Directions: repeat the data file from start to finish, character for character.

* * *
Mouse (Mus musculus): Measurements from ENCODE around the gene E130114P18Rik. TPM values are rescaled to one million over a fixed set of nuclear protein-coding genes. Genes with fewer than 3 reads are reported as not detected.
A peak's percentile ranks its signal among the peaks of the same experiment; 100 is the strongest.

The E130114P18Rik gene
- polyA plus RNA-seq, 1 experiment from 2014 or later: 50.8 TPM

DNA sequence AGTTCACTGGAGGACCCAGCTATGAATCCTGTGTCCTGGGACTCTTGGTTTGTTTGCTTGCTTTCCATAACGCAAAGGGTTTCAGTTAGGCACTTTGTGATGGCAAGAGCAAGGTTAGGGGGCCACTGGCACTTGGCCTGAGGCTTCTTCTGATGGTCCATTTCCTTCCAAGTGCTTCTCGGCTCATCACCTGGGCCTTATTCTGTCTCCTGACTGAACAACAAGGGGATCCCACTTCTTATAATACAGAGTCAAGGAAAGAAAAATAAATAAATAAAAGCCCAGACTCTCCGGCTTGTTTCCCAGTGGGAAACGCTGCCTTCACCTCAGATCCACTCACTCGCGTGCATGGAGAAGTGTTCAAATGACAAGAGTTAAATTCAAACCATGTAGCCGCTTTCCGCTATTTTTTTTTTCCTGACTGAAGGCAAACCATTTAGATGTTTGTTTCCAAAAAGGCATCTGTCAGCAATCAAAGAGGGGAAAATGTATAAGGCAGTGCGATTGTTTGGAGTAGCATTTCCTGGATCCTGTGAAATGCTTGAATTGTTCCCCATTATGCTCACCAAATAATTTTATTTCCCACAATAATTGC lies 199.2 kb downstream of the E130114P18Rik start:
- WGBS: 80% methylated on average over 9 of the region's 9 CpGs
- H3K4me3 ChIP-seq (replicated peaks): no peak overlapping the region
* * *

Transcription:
Mouse (Mus musculus): Measurements from ENCODE around the gene E130114P18Rik. TPM values are rescaled to one million over a fixed set of nuclear protein-coding genes. Genes with fewer than 3 reads are reported as not detected.
A peak's percentile ranks its signal among the peaks of the same experiment; 100 is the strongest.

The E130114P18Rik gene
- polyA plus RNA-seq, 1 experiment from 2014 or later: 50.8 TPM

DNA sequence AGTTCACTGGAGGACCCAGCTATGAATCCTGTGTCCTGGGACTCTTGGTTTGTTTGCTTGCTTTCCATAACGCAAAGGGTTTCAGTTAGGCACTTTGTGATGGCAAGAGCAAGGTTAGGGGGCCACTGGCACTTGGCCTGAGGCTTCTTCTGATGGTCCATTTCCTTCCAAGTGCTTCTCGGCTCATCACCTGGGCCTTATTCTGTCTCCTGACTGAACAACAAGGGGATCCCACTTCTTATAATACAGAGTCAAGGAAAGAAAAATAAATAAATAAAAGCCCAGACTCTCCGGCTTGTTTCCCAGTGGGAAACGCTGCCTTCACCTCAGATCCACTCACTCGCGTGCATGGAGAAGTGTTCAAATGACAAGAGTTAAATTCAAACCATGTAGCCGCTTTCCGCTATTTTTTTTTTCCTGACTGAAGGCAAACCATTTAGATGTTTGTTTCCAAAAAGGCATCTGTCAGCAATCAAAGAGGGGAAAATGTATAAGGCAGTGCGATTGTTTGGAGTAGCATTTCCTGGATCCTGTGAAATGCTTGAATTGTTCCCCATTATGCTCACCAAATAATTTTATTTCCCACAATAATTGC lies 199.2 kb downstream of the E130114P18Rik start:
- WGBS: 80% methylated on average over 9 of the region's 9 CpGs
- H3K4me3 ChIP-seq (replicated peaks): no peak overlapping the region